https://www.blackmagicdesign.com/produc ... studiomini

https://www.blackmagicdesign.com/produc ... converters

Re: Resolve and Variable Framerate recordings (OBS - NVENC)

PostPosted: Sun Feb 03, 2019 4:33 pm
by Trensharo
Jim Simon wrote:
Trensharo wrote:What [Adobe has] done was made it a more viable option for more people; and that's a great thing.


For Adobe. Not so much for professionals.

As with all things, resources are limited. The resources Adobe spent on developing for the amateur market aren't being spent developing features professionals need.

Their dual-system work flow still needs work. The multicam work flow could use some new features. Their support for professional formats still need work. (CinemaDNG and BRAW, for example.) Premiere Pro finally got the VS curves Resolve has had for a long time. Etc.

I'm sorry, but you're veering from "unreasonable" into "utter stupidity."

What you're doing is writing off those non-professionals as if they don't matter, and then you're making it seem like the changes Adobe has done here has had no positive effect for - literally - millions of people who use their software.

Additionally, Edius Pro, VEGAS Pro, Final Cut Pro and multiple other editors aimed at the "Professional Market" handle this kin of footage perfectly fine.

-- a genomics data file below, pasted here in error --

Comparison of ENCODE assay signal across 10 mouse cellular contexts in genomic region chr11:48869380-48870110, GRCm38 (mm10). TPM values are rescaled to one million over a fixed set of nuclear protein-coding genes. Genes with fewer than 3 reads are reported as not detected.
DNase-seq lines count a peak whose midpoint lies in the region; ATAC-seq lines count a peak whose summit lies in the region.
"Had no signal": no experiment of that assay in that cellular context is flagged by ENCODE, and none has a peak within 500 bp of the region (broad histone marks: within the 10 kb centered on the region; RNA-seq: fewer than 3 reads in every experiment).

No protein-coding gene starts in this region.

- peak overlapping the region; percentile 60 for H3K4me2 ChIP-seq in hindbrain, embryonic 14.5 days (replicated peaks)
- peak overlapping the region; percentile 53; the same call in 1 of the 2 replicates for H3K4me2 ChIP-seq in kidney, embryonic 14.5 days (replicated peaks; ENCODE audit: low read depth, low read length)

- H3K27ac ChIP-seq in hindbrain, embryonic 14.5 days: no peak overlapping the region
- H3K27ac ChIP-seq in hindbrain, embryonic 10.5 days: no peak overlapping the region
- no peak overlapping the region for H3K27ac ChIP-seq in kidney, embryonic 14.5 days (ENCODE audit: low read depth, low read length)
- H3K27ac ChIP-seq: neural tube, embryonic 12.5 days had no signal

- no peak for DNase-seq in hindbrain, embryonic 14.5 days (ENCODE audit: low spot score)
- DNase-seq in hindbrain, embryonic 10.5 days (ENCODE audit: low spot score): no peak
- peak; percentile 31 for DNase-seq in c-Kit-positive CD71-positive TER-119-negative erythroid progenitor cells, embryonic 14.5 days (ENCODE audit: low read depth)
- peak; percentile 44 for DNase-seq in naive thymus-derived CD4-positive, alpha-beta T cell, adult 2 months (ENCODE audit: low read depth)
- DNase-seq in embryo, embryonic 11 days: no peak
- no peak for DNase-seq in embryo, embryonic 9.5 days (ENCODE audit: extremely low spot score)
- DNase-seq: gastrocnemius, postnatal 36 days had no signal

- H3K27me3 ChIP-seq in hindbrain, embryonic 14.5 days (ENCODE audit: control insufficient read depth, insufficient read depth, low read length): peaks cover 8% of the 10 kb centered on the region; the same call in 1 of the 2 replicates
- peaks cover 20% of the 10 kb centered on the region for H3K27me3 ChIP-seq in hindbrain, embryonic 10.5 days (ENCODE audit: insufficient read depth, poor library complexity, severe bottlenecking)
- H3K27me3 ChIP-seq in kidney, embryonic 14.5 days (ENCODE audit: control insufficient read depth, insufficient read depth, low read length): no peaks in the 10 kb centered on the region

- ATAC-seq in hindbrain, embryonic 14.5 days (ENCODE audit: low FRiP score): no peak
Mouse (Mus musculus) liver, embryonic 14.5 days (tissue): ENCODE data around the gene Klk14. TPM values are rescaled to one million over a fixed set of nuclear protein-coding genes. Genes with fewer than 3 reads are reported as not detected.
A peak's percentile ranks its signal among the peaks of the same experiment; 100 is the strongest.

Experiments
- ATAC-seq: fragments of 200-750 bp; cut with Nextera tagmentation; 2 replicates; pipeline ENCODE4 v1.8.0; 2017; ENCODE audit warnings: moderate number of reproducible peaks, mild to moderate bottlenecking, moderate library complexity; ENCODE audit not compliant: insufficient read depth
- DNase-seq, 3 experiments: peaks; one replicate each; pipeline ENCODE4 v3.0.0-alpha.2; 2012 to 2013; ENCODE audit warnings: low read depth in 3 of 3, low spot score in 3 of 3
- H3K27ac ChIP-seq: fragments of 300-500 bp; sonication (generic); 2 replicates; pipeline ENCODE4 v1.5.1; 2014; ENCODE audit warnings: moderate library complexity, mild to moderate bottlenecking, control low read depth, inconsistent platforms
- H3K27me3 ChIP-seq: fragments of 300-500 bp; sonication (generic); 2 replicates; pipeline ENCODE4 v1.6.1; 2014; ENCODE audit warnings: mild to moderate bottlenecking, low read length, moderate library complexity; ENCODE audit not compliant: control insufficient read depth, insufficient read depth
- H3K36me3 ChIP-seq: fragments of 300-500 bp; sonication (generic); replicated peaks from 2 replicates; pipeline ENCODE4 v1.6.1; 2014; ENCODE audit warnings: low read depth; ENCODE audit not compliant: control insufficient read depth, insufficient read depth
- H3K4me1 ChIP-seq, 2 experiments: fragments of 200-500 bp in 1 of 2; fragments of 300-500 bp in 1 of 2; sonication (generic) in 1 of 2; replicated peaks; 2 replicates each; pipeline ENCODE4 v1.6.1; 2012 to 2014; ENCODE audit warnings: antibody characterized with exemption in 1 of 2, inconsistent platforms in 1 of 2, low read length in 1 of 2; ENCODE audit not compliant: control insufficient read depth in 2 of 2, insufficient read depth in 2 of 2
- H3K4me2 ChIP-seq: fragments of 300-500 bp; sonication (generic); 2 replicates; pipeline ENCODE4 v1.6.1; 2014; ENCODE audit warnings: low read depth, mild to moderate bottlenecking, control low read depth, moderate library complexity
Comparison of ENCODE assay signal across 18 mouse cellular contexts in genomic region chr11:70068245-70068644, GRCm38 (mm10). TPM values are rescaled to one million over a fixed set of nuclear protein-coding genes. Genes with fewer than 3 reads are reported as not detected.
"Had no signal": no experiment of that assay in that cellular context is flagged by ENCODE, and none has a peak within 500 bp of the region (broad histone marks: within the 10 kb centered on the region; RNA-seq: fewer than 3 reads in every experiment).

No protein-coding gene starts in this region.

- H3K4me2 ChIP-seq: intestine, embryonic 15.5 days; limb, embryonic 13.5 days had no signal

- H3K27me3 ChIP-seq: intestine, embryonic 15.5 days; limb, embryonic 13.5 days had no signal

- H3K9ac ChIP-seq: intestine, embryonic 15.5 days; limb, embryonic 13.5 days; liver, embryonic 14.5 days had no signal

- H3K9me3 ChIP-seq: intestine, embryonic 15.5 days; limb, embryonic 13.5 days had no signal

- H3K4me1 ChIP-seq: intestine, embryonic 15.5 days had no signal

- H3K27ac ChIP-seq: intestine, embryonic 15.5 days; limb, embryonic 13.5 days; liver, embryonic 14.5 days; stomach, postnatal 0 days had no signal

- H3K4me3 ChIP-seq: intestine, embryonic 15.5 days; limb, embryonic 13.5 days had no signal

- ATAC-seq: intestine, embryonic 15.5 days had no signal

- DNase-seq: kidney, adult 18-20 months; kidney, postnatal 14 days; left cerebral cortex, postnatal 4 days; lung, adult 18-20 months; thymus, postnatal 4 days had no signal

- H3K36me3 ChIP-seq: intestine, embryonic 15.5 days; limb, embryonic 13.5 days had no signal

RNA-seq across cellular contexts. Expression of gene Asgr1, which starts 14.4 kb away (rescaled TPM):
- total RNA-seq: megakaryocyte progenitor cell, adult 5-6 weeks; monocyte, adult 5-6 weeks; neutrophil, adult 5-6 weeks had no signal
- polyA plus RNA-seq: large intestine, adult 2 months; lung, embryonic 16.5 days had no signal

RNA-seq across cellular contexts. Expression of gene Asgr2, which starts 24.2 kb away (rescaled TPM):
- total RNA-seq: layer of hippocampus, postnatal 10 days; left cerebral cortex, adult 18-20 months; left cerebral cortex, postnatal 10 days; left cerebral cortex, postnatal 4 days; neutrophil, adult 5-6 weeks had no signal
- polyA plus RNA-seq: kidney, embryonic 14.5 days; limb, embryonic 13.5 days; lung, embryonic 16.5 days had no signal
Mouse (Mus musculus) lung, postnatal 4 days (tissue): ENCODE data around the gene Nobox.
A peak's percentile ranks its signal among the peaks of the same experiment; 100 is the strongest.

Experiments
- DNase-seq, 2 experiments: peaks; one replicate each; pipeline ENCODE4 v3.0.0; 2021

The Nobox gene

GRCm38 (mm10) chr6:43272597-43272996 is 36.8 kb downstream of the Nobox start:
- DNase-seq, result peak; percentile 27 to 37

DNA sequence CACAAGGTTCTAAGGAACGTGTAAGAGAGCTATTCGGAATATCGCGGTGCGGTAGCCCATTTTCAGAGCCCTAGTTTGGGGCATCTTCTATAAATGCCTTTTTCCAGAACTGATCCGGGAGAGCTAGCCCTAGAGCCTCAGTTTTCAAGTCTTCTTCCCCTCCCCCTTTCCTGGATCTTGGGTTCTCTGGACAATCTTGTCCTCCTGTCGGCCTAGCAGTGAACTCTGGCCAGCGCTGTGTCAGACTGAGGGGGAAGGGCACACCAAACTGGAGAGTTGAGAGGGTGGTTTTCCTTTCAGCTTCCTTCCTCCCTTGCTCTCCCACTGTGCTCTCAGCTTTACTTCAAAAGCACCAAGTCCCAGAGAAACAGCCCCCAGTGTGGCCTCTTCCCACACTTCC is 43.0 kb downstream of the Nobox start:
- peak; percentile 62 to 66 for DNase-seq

Professionals aren't special. If those users use, and especially pay, for the software... they had just as much right to have their requests heard and considered. Bullying them on this forum doesn't change that.

Adobe puts a lot of resources into developing for the professional market. What you're saying is nothing more than rumors tainted by bias. The development and uptake trajectory of Premiere Pro in both Amateur and professional markets speaks for itself. Most "amatuers" (and certainly not people using it for the things the OP is using it for) people couldn't even afford that software before it went subscription.

That is why VEGAS Pro/Movie Studio Platinum was such a mainstay in that area of the market (Gamers, YouTubers, etc. - excluding software pirates).

If you have suggestions for improvements, make your own thread. Don't **** on other people's suggestions simply because you think yours have more merit. This is "treadmill" is getting tiresome.

Re: Resolve and Variable Framerate recordings (OBS - NVENC)

PostPosted: Sun Feb 03, 2019 5:35 pm
by Greg_E
BTW, assuming Lightworks does support this vfr video, you might want to look in the archives of their forum... Seems that I recall requesting similar features many years ago. The world also fell apart with this suggestion, but apparently someone found glue to put it back together again.

No one here said "stop everything! we need to fix this right now!".